Once you have threaded the port for a secure fit, apply plumber’s tape on a close 3/4″ threaded fitting and then to the other end attach a 3/4″ to 1/2″ reducer. I know this sounds odd to reduce the exhaust instead of enlarge it like a megaphone as we did with the $20 Air Cannon, but I tested many combinations of different devices to come up with this fix to the sound of the sprinkler valve, and this does a wonderful job! And more importantly, this expansion chamber produces an amazing concussion that you can feel all the way through your body! Apparently the back pressure created by the smaller port at the end of the short chamber area super charges the rush of the air at the final moment of escape, creating this chilling effect.
Next, let’s get our air cylinder together.
Be sure to use teflon plumber’s tape on all the threads of the fittings and make sure all of your connections are very tight, as this will be under high pressure.
Attach the end cap to one end of the pipe and the reducer to the other. Then once you assemble the two close 1″ threaded fittings to each end of the T fitting, install the air nipple and 1/4″ to 1/2″ reducer to the right angle of the same. Screw this in tight to the 2″ to 1″ reducer as seen here. Now it is a matter of screwing the sprinkler valve down to this assembly as shown here just prior to installing the expansion chamber to the exhaust.
Now we will need a way to trigger our valve and here is one way to achieve this. Of course you could easily hook up a couple of 9 volt batteries to the valve and that would certainly work, but I like the convenience of 110V myself, so I went to the thrift store and picked up a 12 volt transformer for .60 cents and lopped off the power cord.
I attached these two wires to the ones coming out of the cap of the valve with two crimp fittings shown in this photo on the left. If you look very closely at the two prongs on the transformer you can see I have shortened them with my die grinder, and I also trimmed them slightly smaller so my 1/4″ female quick slide electrical fittings would slip right on to them.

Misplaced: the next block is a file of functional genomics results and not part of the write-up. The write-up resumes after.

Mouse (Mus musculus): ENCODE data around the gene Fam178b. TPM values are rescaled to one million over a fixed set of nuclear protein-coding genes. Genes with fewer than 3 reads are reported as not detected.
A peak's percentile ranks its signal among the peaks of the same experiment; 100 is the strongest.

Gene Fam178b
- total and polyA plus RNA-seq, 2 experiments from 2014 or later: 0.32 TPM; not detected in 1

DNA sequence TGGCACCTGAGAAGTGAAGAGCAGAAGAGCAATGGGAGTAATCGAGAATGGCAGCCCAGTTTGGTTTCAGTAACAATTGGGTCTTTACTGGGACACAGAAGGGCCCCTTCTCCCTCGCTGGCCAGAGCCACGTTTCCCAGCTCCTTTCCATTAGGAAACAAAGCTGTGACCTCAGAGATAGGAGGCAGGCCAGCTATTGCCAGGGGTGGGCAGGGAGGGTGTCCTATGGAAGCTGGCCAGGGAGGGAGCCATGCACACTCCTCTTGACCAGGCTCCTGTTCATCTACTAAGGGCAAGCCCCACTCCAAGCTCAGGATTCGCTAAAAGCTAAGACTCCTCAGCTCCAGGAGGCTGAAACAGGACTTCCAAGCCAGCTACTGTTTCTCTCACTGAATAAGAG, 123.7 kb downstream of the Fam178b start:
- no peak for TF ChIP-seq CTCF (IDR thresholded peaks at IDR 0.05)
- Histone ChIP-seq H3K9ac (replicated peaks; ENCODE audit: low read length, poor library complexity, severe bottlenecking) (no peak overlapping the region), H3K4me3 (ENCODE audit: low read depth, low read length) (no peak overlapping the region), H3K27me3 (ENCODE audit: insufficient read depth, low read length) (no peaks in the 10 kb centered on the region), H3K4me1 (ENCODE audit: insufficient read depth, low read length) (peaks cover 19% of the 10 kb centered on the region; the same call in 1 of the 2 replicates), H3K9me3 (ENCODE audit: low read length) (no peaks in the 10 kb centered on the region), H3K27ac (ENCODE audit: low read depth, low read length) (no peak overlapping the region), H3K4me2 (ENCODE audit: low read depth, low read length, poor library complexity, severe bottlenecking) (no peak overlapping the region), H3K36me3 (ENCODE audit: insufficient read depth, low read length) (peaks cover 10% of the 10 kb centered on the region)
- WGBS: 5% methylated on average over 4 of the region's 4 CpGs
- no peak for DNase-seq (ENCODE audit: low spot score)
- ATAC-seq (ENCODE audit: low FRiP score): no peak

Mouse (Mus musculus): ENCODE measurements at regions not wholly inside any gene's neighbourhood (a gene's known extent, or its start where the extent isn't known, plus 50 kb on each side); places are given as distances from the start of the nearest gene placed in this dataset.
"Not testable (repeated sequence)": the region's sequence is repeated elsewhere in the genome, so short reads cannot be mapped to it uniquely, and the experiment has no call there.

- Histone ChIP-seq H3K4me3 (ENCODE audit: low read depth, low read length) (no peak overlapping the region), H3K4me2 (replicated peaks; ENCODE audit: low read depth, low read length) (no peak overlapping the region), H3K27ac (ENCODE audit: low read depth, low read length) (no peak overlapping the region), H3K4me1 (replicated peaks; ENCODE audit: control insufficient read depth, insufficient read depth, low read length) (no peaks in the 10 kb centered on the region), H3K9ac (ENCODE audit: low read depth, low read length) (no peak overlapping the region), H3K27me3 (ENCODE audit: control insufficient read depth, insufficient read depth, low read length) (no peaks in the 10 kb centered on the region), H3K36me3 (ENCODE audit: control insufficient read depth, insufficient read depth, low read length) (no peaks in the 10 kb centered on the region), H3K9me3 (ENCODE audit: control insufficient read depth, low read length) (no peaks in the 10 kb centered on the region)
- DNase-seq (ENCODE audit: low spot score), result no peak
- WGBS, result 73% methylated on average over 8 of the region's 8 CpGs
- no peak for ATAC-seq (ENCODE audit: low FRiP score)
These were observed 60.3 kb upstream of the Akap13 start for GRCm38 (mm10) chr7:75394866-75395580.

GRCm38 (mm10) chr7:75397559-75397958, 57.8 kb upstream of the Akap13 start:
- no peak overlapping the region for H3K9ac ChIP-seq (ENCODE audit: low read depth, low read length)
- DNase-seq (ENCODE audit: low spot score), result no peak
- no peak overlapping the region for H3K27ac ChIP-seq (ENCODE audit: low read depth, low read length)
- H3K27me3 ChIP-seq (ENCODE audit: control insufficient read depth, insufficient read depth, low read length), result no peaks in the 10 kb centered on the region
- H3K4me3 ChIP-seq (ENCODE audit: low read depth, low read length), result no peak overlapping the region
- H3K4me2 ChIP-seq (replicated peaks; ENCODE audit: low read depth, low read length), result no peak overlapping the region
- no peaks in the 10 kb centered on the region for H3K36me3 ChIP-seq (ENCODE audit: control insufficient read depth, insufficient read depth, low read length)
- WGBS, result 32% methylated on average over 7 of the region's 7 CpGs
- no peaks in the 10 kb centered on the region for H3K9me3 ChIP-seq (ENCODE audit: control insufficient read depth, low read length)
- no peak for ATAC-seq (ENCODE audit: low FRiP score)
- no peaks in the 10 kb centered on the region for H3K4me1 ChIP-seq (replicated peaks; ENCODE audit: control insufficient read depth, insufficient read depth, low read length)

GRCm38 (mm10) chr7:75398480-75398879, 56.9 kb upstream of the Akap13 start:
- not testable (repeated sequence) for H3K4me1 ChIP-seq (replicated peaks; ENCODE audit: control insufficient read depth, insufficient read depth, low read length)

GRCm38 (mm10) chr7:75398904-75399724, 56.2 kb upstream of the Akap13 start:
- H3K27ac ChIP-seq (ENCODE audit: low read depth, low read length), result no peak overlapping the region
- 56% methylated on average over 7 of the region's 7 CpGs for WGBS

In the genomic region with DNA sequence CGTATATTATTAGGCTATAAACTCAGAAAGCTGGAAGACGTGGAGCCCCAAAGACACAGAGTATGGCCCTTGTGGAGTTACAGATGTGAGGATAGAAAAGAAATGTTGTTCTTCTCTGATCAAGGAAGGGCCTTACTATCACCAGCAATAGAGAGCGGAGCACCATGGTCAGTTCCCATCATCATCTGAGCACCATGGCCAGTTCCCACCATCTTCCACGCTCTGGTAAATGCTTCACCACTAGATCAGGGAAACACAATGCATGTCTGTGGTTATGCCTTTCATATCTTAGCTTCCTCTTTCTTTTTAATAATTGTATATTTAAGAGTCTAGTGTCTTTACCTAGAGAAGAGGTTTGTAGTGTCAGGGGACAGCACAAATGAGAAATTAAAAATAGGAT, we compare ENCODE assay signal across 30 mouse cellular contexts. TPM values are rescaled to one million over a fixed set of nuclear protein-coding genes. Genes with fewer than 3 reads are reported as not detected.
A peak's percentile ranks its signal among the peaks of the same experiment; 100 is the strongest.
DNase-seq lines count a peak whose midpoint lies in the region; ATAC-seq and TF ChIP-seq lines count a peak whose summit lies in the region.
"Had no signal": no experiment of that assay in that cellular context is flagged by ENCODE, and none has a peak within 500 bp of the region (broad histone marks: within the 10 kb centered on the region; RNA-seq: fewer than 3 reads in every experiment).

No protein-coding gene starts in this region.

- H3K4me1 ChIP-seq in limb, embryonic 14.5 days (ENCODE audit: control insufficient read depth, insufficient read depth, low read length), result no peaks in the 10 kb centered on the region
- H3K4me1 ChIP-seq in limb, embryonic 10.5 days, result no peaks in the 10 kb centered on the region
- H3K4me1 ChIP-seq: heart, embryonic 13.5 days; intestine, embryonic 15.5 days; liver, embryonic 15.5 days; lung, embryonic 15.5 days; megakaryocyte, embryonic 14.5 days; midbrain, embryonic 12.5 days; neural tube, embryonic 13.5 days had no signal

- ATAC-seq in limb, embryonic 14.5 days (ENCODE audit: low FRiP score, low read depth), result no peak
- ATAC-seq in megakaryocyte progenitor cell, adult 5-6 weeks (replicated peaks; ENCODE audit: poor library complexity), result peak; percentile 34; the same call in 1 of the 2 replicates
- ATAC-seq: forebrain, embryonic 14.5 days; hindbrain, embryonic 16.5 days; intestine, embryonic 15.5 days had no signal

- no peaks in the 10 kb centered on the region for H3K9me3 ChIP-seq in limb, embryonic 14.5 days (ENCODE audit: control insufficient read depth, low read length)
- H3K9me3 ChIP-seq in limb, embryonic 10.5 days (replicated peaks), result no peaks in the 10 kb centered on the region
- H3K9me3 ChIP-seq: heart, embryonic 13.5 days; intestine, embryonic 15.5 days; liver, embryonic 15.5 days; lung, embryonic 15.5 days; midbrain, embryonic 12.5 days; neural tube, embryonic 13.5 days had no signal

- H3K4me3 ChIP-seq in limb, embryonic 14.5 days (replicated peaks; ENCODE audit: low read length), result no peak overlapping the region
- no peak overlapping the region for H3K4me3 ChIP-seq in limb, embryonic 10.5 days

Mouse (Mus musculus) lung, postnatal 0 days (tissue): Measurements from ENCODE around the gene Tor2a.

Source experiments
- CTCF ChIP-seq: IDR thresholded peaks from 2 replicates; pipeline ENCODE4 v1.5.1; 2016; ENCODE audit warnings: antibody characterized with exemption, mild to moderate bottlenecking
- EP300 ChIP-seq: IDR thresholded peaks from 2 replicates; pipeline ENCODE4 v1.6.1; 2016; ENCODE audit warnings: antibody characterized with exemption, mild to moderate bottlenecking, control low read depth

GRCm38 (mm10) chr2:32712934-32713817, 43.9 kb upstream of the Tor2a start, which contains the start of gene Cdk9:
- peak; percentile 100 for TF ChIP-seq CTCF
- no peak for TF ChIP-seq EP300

I then clipped off the female end of my extension cord and attached the two connectors as shown on your right to each one and plugged them into the transformer. I simply used heat shrink tube to cover both of the legs and zip-tied the cords to the throat of the cannon. Then I used two heavy zip ties to attach the transformer to the side of the T fitting as shown here. If you look close you can see I used two more smaller ties, one on each side to keep the first ones from sliding off. This makes my cannon fully contained, and easy to transport.
The amount of ON time that the cannon requires is obviously very very short, like 1/10th of a second or so. Due to this I realize that trigging really needs to be an actor-controlled thing, rather than automating. For ease of use and flexibility I tried using a wireless remote control unit used for light switches, but found that there is a complication with triggering an electric transformer this way and it would not work. For some reason the transformer is supplied a trickle of power even when the remote is not being activated, so the valve stays slightly open. So a really simple fix (and really CHEAP at $2 each) I found for this is to mount a power strip close enough to the cannon to plug it in, and use the reset switch as an on and off trigger.
This worked great all night last Halloween at the charity haunt I was working at where we were using 4 cannons throughout the evening. And these were highly effective startle props! We used ours at 60 PSI and the concussion was very heavy. I doubt you would want to run them at any higher pressure, as it may actually be dangerously too loud!